The rationale behind supplementation of EPA and DHA in patients with breast cancer was laid down by various cross-sectional studies, which showed that higher intake of these fatty acids was associated with decreased risk of cancer-related mortality [17]. Other studies have shown that omega-3 fatty acids from fish/shell fish could decrease the risk of breast cancer and adverse events related to it [18]. FO supplementation has been shown to: reduce malignant epithelial cell proliferation (Ki67) marker in prostate cancer; reverse cachexia in advanced pancreatic cancer; maintain patient weight and muscle mass during chemotherapy in lung cancer; improve liver and pancreas function in postoperative patients with abdominal cancer; and increase chemotherapeutic efficacy (without affecting the toxicity profile) and survival in patients with lung cancer [58, 19]. Based on the EORTC questionnaire, after chemotherapy and FO supplementation, patients showed improved QoL scores compared to that observed before chemotherapy (Table 2). The patients showed significant improvement in global health status after supplementation of FO during chemotherapy. Global health status is an indication of a patient’s own judgment of health status and QoL [20]. The functional status scales that included physical, emotional and social functioning were found to be significantly improved after chemotherapy and FO supplementation. The patients showed significant reduction in fatigue, pain and appetite loss scale after receiving FO during chemotherapy. Other functional or symptom scales of EORTC QLQ-C30 did not differ significantly before chemotherapy and after chemotherapy and FO supplementation.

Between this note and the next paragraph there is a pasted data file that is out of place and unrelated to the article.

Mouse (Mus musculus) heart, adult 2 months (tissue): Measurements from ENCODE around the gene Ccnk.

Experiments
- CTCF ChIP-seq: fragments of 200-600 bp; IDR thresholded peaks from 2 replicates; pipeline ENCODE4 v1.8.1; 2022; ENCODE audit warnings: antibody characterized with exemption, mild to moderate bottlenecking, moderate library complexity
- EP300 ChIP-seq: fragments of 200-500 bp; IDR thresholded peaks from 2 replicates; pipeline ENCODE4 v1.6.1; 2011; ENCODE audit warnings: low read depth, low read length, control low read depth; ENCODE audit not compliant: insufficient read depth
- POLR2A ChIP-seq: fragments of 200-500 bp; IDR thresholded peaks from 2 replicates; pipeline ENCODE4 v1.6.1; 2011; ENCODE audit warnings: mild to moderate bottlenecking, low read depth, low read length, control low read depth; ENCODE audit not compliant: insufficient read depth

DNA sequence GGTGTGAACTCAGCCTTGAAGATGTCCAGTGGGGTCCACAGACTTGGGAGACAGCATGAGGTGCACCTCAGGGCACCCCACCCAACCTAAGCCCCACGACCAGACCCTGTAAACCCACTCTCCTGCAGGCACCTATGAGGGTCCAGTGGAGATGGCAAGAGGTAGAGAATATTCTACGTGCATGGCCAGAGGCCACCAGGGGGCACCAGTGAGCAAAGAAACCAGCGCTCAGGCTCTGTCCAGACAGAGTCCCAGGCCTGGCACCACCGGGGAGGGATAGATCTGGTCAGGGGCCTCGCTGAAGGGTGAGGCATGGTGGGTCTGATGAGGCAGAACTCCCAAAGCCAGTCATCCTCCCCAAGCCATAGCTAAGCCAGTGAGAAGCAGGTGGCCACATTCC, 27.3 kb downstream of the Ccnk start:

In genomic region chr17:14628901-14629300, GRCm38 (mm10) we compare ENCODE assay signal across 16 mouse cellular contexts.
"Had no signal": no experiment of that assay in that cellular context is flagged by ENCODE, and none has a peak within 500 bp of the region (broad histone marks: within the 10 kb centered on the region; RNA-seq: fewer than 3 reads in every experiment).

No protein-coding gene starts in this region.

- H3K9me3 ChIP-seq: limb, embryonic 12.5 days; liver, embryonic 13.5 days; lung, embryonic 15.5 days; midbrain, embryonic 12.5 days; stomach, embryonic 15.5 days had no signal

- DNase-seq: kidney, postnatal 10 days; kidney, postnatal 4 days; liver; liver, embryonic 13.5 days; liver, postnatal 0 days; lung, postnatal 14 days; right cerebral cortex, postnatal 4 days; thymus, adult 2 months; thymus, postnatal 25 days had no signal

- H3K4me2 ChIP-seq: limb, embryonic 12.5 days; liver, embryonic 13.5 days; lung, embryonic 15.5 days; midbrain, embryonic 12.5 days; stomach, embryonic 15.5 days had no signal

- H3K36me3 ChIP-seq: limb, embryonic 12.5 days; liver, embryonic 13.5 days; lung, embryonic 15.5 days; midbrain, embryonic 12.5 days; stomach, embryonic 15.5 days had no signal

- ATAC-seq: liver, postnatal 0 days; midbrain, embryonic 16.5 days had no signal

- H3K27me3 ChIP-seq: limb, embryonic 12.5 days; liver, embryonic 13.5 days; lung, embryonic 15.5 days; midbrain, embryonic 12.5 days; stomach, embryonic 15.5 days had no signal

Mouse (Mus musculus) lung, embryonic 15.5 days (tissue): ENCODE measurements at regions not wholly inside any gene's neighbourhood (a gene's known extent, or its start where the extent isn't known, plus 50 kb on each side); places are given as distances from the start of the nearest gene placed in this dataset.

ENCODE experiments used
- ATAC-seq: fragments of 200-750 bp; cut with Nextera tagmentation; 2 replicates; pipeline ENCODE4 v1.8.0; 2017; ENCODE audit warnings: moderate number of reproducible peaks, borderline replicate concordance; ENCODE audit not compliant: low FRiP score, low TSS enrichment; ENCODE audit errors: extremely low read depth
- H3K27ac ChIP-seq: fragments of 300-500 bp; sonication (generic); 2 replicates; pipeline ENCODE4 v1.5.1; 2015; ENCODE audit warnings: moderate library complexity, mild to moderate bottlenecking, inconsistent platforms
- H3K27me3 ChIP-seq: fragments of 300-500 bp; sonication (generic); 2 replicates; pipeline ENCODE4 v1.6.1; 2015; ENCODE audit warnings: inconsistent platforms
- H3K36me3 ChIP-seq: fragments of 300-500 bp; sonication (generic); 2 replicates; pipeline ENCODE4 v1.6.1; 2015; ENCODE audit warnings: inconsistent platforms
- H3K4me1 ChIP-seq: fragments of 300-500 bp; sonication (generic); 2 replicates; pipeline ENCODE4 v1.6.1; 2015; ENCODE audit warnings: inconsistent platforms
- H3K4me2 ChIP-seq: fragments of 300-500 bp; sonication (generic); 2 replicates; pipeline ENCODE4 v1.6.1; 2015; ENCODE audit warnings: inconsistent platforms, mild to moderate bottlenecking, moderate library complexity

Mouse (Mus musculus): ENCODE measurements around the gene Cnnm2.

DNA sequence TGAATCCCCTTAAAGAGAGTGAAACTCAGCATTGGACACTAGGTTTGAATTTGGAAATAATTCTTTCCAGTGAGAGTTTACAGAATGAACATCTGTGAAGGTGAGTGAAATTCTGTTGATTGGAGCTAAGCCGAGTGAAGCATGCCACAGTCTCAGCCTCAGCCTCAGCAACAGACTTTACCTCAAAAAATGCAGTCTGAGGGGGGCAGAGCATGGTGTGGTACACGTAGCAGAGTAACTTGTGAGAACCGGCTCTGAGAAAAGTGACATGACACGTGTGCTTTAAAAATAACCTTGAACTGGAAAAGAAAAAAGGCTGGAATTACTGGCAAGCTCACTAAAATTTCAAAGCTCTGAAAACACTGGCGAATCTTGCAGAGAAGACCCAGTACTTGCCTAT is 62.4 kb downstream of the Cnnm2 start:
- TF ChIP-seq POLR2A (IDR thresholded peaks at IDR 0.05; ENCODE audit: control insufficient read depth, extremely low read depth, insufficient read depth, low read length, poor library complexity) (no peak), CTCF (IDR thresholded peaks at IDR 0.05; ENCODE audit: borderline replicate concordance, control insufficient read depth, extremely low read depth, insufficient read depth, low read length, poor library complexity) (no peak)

Table 2

Fish oil supplementation improved quality of life in five patients with breast cancer

 

Before chemotherapy

After chemotherapy and fish oil supplementation

P value

EORTC QLQ-C30 Global health score

46.67 ± 5.00

86.67 ± 3.33

<0.001

EORTC QLQ-C30 Functional scales

 

  Physical functioning score

48.00 ± 3.89

77.33 ± 2.67

<0.001

  Role functioning score

46.67 ± 8.17

80.00 ± 8.16

ns

  Emotional functioning score

10.00 ± 3.12

53.33 ± 6.77

<0.001

  Cognitive functioning score

80.00 ± 6.24

80.00 ± 8.16

ns

  Social functioning score

33.33 ± 5.27

66.67 ± 10.54

<0.001

EORTC QLQ-C30 Symptom scales

  Fatigue score

62.22 ± 10.31

26.66 ± 6.67

<0.001

  Nausea and vomiting score

30.00 ± 8.16

10.00 ± 4.08

ns

  Pain score

56.67 ± 8.50

23.33 ± 8.50

<0.001

  Dyspnoea score

53.33 ± 8.17

26.67 ± 12.47